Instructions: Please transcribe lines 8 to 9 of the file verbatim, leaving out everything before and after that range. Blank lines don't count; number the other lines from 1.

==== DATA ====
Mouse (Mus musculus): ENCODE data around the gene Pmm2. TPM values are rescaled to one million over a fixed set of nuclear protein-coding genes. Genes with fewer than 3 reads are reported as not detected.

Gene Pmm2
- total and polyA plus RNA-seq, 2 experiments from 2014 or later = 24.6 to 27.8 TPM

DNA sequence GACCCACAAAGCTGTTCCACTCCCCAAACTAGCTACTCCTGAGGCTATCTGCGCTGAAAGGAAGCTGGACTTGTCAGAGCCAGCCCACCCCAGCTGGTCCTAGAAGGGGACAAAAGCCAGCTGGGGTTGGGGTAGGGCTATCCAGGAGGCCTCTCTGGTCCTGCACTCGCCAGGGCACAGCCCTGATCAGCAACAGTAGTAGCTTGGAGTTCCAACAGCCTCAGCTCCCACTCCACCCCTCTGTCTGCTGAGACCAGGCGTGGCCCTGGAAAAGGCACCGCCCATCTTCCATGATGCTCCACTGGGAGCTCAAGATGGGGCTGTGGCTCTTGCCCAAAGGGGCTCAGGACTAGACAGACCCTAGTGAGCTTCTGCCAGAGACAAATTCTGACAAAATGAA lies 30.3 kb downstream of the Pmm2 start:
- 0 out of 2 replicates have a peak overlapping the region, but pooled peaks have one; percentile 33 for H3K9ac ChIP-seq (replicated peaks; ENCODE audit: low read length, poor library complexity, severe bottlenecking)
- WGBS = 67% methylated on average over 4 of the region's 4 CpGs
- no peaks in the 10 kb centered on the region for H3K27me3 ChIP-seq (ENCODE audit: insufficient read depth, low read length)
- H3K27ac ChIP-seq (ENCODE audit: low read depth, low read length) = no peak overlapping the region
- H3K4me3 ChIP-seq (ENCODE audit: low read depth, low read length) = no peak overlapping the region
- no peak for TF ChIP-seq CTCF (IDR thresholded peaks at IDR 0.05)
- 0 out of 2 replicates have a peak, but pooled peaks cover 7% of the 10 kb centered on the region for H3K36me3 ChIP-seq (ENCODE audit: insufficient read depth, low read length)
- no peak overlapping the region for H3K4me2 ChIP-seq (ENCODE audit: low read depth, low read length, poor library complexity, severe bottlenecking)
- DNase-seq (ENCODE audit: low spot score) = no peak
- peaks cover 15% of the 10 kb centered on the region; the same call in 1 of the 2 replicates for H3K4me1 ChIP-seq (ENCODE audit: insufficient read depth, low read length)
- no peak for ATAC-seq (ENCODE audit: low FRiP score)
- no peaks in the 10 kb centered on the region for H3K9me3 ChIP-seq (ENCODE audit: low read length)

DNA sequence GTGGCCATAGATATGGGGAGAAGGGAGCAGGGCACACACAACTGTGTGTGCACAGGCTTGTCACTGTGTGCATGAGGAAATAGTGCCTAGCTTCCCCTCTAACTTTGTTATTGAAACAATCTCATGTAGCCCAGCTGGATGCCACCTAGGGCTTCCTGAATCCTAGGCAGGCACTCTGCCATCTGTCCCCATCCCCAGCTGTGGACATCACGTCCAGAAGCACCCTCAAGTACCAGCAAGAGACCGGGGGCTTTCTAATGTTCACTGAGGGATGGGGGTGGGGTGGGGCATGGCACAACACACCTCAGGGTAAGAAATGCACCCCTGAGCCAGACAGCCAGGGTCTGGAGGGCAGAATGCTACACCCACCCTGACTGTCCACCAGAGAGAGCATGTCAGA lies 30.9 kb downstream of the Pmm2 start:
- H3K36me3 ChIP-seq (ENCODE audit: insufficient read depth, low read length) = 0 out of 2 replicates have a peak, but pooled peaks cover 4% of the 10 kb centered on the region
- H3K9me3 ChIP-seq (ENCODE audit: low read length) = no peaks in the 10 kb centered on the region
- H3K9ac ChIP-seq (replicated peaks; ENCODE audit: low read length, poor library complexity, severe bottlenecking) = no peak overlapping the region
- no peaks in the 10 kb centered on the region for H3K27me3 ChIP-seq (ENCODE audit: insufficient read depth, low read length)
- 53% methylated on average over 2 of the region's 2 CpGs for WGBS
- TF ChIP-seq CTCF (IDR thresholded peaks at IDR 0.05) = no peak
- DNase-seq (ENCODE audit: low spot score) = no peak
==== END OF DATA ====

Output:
- H3K27ac ChIP-seq (ENCODE audit: low read depth, low read length) = no peak overlapping the region
- H3K4me3 ChIP-seq (ENCODE audit: low read depth, low read length) = no peak overlapping the region